Vigilance 2.0, the best antivirus in the market

Symantec is useless.

In 2006, I bought a new motherboard. With this motherboard, came a CD with a fresh copy of Symantec's Norton Antivirus. I re-installed windows XP on it, because back in those days, you actually got a physical copy of the OS. The reason for changing my motherboard was because my processor was outdated. In order to get a brand new one I would have to have a motherboard that supports it.

You will be surprised how fast windows XP is when it is not bloated. Because I had a copy of Norton's Antivirus free for 3 months, I decided to install it. It was the worst decision I ever made. The computer became "secure" with the price of being terribly slow.

I considered myself a power user. So when I get a virus, it is not such a big deal as if my mom got one. I could find a solution. So on that day, I decided that I do not need an antivirus ever again. I removed it, and the computer came back to its almost normal speed.

What are anti-viruses anyway? A lot of times, people would ask me which one I recommend, I would answer that I don't know. I don't use one. Other times I would be telling people that they are useless and they would say, that's because you did not try AVG.

An antivirus is a software that compares your files to a large list of blacklisted application. Although the company advertises the large number of threats they can protect you against, what really matters is how up to date it is.

There were many occasions in the past when I was infected while the antivirus was running. It did not make a peep, it did not show a notification. Well, maybe my list was not up to date.

I learned the hard way that in order to protect myself, I can't just have to install an antivirus and forget about it. Instead I would have to be vigilant. With newer versions of Windows, there are less risks of getting a virus. Why? Because applications can't run as administrators by default.

The most common way to get a virus in your machine is through social engineering. Those ads that ask you to install a download manager for faster download are nothing but a way to trick you.

If you are vigilant, you can avoid most viruses. And that was my antivirus for the past 8 years. I never randomly download files on the internet (until last week).

I managed to get the main computer at home run windows through a VM, this way if it was to get infected I just need to delete, copy and paste a knew instance of the OS. It worked. Eventually I switched my family to Ubuntu, because the browser is all they use anyway. I still see a lot of automatically downloaded files on the download folder but they are harmless since .exe don't run on linux.

But last week, I wanted to do a podcast with a friend and somehow I got my computer infected with an adware.

I was trying to figure out how to record both the sound from the microphone and the sound coming from google hangout. I struggled a little and decided to download one of those screen recorders. I thought maybe this could do the job.

I had heard of camtasia before, I didn't know if it was free but I had my friend on the line as I was trying things. I went on google and couldn't remember the name. I typed cam and camStudio was suggested. I clicked on it, and it showed free download. I have seen many respectable video bloggers use the application so I trusted it without any thought.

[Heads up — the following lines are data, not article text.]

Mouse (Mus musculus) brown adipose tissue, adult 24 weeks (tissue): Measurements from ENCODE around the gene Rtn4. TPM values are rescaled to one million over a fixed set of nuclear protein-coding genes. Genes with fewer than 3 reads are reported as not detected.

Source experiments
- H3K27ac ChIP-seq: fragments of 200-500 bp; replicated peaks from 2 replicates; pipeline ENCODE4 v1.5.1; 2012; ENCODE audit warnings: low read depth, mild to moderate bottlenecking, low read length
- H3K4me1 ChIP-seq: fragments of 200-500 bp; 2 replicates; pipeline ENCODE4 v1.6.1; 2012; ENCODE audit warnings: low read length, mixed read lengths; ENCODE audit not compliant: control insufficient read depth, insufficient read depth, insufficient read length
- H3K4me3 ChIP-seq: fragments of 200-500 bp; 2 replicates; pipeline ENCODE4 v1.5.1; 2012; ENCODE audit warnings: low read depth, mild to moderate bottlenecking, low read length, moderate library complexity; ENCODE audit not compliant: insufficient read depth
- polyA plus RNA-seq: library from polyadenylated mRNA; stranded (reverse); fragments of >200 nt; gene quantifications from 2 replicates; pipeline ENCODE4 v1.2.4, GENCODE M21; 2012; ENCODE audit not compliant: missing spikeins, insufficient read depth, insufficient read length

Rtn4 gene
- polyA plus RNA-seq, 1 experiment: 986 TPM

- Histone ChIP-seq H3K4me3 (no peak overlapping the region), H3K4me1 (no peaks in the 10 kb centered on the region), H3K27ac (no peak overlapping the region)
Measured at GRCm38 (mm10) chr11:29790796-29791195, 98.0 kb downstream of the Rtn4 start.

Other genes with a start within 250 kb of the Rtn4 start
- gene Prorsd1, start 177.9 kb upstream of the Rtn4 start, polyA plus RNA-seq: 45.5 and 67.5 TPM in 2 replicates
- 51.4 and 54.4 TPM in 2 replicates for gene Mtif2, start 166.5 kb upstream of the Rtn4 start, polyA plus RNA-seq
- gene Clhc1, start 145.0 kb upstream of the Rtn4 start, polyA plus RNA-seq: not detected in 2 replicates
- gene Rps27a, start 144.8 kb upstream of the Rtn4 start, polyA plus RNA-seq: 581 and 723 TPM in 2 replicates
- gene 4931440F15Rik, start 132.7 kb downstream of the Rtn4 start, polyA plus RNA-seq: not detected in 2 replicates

I downloaded, clicked on next blindly and accepted to run as admin and ... I was infected. I saw some unusual icons on my desktop and my browser crashed. When it reopened, all the pages I had opened were filled with ads.

Page filled with ads

Yes, after 8 years of sobriety, I finally fell for it. I downloaded a virus from the internet. I quickly recorded the podcast (not with camstudio) and then tried to fix the problem.

Throughout the years, if I ever had to fix someone's computer infected with a virus, I would use Malwarebytes. It is the only one I ever trusted and did a good job as a Médécin après la mort.

So I installed it, scanned it to remove the infected files, then restarted. It is interesting that even Malwarebytes that is very lightweight compared to others slowed my computer drastically. So after the job was done, I deleted it from my machine and we are back to normal speed.

By the way, the computer that was infected is an Acer laptop running Windows 8.1. It took 2 hours to completely fix it.

This is something all of us have to go through. I did not have to deal with this in so long that I had forgotten the pain you get when your computer stops responding and litter you with ads.

If there was a way to have an antivirus that doesn't use all your resources than I will be all for it. But for now, I will have to remind myself why I stopped using them in the first place, and how to prevent a virus from ever getting to my computer in the first place.

Malwarebytes scan results

I imagine if it was my parents that had this problem, they would just have to buy a new machine because there will be nothing they can do about it. Googling spyware protection only shows you links to more spyware.

Not that there are no viruses on Linux machines, but at least, it's nice to know that no application can run as administrator without my consent. And that's the kind of anti-virus we should have in all Operating Systems. A better education.

Nobody ever won 1 million dollars from clicking on an ad. Nothing is free. Your uncle in Nigeria did not pass away and leave you a fortune. You will have to use common sense to protect yourself. But then again, common sense is not that common. I am the living proof.


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